Musical performance or music performance allows you to step in the musical process during which musical ideas are realised and transmitted to a listener. In Western music, performance is most commonly viewed as an interpretive art, though it is not always merely that. Performers to some degree determine aspects of any music they play. Issues of tempo, phrasing, dynamics, and, in some types of music, pitches and instrumentation are subject to a performer’s discretion.
Because the pleasure people derive from sounds has always been closely related to the pleasure they derive from making the sounds themselves, it is difficult to conceive of the origin of music as separate from an act of musical performance. Models for the establishment of rhythm may be found in heartbeat and breathing, and in the inflections of speech and cries of grief, pleasure, and desire are found the source of what became song.
The earliest visual manifestations of musical performance are found in rock paintings and excavated objects. While the interrelationship of music and ritual is clear, there is evidence that music was performed for dancing, in various work activities, and games as well. Flute Like instruments of many sizes, made from bones and wood, and elaborate percussion instruments figure prominently in all early cultures, in which these instruments often were assigned symbolic significance associated with forces of the supernatural.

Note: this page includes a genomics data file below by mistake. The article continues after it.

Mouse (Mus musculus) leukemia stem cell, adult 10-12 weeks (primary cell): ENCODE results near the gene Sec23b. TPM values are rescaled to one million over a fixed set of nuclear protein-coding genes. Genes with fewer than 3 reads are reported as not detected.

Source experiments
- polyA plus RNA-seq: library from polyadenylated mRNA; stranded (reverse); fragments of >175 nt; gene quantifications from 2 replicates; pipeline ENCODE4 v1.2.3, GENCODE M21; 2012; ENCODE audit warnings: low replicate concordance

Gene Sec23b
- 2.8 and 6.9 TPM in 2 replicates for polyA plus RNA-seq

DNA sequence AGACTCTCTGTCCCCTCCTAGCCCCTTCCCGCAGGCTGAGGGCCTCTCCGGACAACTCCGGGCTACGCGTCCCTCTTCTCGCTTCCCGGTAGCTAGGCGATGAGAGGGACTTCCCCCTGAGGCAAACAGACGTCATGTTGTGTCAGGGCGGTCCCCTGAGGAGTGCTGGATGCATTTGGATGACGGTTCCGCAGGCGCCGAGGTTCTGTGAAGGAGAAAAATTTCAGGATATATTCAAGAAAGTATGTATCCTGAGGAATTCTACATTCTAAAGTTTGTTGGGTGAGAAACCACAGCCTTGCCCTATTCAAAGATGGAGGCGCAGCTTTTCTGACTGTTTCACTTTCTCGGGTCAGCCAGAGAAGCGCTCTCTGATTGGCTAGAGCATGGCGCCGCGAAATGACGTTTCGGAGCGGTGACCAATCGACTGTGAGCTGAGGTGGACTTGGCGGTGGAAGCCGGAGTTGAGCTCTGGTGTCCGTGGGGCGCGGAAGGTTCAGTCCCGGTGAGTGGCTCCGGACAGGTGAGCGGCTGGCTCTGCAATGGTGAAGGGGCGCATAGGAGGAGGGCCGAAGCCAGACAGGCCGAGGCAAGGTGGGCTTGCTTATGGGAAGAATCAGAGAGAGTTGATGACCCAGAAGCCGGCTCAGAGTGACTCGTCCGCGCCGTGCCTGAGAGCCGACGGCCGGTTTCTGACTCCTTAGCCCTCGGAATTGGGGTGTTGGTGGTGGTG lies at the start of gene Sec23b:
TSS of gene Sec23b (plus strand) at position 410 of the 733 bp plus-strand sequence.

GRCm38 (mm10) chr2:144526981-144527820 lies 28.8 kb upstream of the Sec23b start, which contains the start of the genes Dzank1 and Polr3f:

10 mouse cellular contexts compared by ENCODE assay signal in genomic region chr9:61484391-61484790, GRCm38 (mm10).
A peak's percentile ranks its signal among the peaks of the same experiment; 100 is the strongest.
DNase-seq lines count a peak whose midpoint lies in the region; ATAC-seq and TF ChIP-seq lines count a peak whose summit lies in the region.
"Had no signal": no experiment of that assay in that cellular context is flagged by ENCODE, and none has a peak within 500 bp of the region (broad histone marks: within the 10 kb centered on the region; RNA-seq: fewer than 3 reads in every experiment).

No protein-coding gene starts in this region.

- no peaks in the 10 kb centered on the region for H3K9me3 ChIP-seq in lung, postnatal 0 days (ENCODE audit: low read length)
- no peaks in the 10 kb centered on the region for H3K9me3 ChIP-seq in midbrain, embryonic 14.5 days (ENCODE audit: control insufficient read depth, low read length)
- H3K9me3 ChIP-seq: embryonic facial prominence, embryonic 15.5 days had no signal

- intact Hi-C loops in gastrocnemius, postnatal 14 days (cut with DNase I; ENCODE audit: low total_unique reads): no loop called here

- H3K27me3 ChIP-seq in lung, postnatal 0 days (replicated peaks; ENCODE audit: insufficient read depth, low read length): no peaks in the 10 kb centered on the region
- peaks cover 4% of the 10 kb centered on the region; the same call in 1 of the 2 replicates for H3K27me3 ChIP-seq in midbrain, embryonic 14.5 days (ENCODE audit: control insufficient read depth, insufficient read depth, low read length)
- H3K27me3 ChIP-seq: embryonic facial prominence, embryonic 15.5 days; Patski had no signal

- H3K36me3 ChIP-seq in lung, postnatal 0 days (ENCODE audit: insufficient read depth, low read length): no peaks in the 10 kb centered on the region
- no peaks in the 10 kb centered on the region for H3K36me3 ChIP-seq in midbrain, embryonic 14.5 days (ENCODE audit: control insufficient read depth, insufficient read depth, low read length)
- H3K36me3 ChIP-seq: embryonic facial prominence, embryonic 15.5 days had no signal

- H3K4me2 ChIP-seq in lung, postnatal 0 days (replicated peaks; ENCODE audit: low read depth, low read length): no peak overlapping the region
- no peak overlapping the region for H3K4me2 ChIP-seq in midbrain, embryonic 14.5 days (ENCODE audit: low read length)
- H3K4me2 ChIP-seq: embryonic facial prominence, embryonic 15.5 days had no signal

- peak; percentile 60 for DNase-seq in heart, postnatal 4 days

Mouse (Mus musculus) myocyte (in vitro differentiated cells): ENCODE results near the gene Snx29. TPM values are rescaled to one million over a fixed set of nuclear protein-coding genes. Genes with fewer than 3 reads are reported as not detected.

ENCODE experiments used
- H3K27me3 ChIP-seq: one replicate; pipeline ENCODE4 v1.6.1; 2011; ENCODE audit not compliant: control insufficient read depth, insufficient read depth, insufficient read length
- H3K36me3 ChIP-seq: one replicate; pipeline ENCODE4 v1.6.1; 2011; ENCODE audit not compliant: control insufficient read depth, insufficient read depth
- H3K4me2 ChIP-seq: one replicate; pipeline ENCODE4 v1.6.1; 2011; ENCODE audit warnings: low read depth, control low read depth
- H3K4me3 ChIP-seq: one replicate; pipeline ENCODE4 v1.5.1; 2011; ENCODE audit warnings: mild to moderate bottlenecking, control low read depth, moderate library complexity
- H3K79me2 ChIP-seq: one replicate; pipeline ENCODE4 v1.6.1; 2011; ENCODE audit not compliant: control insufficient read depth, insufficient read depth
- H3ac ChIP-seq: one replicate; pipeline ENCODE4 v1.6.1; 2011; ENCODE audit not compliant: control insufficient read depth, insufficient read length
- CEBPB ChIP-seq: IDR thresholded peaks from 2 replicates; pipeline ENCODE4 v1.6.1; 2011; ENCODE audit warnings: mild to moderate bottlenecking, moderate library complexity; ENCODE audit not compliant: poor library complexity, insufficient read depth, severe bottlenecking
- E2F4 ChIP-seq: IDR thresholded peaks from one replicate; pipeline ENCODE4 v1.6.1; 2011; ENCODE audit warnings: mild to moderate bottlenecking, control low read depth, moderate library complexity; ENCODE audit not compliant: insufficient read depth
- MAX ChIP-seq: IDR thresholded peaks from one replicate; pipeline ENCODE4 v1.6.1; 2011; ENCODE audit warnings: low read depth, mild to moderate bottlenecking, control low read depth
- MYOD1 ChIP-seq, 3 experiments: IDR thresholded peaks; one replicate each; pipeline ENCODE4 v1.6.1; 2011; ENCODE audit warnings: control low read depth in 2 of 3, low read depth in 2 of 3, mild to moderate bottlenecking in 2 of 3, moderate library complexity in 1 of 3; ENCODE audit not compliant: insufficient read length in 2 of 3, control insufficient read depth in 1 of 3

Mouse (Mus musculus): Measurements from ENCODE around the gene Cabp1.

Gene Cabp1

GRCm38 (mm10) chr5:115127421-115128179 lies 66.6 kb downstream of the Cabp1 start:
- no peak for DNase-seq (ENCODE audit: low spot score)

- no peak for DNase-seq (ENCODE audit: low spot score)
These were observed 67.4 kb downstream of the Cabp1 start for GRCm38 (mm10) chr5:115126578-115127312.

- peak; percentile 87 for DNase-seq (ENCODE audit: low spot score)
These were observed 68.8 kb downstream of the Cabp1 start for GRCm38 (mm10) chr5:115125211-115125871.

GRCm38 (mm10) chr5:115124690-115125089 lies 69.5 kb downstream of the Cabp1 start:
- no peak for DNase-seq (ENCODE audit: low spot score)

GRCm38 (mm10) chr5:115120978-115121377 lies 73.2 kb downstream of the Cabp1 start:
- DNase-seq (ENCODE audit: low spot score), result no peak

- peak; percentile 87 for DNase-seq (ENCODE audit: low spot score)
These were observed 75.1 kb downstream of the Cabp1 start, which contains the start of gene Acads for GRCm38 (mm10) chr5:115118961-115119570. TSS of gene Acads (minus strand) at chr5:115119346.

Singing is most probably the oldest musical activity. Even in the most archaic cultures the singer had a special, defined position.
Early societies evolved several means to relieve the monotony of one person’s singing. A principle device is called antiphony, which involves two groups that sang in alternation or a leader who sang and was answered by a group of singers. The latter may be seen as the origin of responsible singing, which continues today, and which may be the point of origin for several types of musical phrase structures. Polyphony was also anticipated in early musical performances. It appeared through haphazard rather than intentional manifestations, such as the singing of the same melody with the parts starting on different pitches or at different times.
Musical performance is a great activity and can be extremely enjoyable. Lessons are not expensive and teachers in the TutorExtra platform are real professionals who can help you with everything you need. The prices vary between £20-50 and some teachers can even offer you a first lesson free. Don't hesitate to book your first music performance lesson now.